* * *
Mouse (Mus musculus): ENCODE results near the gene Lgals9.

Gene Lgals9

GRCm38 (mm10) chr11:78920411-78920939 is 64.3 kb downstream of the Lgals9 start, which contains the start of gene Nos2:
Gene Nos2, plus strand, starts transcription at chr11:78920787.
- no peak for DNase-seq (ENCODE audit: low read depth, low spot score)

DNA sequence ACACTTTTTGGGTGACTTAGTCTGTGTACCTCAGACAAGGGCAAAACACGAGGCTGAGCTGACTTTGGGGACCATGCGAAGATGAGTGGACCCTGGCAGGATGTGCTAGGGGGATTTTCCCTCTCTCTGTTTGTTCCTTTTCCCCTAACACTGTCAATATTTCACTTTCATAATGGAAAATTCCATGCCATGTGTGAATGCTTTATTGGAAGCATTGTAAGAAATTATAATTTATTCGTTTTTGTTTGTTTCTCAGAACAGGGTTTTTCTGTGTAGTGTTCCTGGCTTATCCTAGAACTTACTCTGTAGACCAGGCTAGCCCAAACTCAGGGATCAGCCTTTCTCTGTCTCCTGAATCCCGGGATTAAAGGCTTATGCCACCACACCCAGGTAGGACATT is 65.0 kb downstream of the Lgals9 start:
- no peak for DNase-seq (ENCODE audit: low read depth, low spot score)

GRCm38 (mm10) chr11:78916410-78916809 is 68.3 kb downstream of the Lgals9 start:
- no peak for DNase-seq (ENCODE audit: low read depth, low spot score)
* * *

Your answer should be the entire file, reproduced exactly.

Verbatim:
Mouse (Mus musculus): ENCODE results near the gene Lgals9.

Gene Lgals9

GRCm38 (mm10) chr11:78920411-78920939 is 64.3 kb downstream of the Lgals9 start, which contains the start of gene Nos2:
Gene Nos2, plus strand, starts transcription at chr11:78920787.
- no peak for DNase-seq (ENCODE audit: low read depth, low spot score)

DNA sequence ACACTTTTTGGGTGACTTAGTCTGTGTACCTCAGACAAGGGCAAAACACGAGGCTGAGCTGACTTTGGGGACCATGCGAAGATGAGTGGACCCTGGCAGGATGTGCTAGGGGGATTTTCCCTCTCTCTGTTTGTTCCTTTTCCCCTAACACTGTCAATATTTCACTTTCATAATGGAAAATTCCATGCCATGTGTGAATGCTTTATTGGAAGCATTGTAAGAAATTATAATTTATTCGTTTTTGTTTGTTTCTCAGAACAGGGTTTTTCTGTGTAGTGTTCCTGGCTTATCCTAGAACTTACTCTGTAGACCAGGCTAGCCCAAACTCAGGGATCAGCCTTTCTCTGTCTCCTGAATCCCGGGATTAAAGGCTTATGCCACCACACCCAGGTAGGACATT is 65.0 kb downstream of the Lgals9 start:
- no peak for DNase-seq (ENCODE audit: low read depth, low spot score)

GRCm38 (mm10) chr11:78916410-78916809 is 68.3 kb downstream of the Lgals9 start:
- no peak for DNase-seq (ENCODE audit: low read depth, low spot score)